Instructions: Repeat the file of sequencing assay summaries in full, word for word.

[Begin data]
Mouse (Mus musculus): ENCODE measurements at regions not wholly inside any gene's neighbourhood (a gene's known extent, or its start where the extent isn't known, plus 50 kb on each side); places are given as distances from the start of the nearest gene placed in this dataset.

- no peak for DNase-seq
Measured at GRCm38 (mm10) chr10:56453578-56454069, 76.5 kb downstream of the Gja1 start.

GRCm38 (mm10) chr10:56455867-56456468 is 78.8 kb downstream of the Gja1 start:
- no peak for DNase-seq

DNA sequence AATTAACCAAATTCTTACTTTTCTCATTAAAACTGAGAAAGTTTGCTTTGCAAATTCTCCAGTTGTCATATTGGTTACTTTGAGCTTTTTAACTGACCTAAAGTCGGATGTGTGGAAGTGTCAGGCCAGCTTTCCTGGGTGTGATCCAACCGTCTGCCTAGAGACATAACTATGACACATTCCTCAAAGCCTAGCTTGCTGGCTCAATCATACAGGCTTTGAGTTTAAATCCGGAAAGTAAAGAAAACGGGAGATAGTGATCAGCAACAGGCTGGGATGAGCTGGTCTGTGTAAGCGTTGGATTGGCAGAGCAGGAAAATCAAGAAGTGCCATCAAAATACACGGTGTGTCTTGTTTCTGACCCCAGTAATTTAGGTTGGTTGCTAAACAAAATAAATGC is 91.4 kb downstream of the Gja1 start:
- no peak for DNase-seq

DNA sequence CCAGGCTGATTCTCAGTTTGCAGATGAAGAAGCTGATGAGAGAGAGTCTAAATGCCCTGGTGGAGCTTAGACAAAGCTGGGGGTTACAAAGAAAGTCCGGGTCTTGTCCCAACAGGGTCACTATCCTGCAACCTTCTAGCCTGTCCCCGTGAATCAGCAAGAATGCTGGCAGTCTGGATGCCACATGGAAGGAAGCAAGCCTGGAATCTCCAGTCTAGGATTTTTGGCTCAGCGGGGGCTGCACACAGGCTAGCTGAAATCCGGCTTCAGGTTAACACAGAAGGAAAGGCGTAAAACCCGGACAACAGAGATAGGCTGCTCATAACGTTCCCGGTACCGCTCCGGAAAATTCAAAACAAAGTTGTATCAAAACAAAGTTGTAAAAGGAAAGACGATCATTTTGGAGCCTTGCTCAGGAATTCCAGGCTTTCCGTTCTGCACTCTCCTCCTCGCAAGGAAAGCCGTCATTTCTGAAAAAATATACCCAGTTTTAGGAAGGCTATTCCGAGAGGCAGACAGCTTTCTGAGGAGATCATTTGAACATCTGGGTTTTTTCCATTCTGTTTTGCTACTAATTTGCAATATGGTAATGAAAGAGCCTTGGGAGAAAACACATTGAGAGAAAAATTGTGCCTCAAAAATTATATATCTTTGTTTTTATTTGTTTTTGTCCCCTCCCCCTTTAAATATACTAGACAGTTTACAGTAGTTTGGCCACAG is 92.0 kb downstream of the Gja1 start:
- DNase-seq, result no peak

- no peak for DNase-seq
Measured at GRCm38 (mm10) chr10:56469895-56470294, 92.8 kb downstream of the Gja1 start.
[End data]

Mouse (Mus musculus): ENCODE measurements at regions not wholly inside any gene's neighbourhood (a gene's known extent, or its start where the extent isn't known, plus 50 kb on each side); places are given as distances from the start of the nearest gene placed in this dataset.

- no peak for DNase-seq
Measured at GRCm38 (mm10) chr10:56453578-56454069, 76.5 kb downstream of the Gja1 start.

GRCm38 (mm10) chr10:56455867-56456468 is 78.8 kb downstream of the Gja1 start:
- no peak for DNase-seq

DNA sequence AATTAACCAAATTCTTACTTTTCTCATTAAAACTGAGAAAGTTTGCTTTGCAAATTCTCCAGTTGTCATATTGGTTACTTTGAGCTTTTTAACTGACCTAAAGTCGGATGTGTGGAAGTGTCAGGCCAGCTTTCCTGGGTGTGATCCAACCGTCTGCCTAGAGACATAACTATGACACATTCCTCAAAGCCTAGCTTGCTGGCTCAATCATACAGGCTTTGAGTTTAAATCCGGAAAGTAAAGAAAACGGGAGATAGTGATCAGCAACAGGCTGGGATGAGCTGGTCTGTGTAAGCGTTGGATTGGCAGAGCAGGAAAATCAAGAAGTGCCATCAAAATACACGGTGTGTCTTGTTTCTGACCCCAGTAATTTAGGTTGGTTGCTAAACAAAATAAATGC is 91.4 kb downstream of the Gja1 start:
- no peak for DNase-seq

DNA sequence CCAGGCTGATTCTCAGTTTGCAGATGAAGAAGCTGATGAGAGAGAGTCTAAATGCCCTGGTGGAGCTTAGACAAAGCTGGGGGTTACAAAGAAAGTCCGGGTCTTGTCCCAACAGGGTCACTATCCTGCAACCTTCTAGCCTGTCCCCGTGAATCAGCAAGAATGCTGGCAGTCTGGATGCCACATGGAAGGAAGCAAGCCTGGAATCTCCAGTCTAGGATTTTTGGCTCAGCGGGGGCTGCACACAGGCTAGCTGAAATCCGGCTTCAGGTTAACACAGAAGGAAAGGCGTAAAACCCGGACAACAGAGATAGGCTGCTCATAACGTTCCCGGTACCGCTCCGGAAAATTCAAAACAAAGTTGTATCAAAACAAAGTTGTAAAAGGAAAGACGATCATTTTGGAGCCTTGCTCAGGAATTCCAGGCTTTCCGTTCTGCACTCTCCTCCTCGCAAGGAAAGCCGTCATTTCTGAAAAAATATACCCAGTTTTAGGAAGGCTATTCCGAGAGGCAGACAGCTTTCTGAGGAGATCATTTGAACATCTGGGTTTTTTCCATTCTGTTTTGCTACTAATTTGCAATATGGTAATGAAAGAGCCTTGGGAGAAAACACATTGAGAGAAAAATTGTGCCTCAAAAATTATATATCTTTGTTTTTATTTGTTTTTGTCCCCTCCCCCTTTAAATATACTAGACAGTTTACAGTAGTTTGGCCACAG is 92.0 kb downstream of the Gja1 start:
- DNase-seq, result no peak

- no peak for DNase-seq
Measured at GRCm38 (mm10) chr10:56469895-56470294, 92.8 kb downstream of the Gja1 start.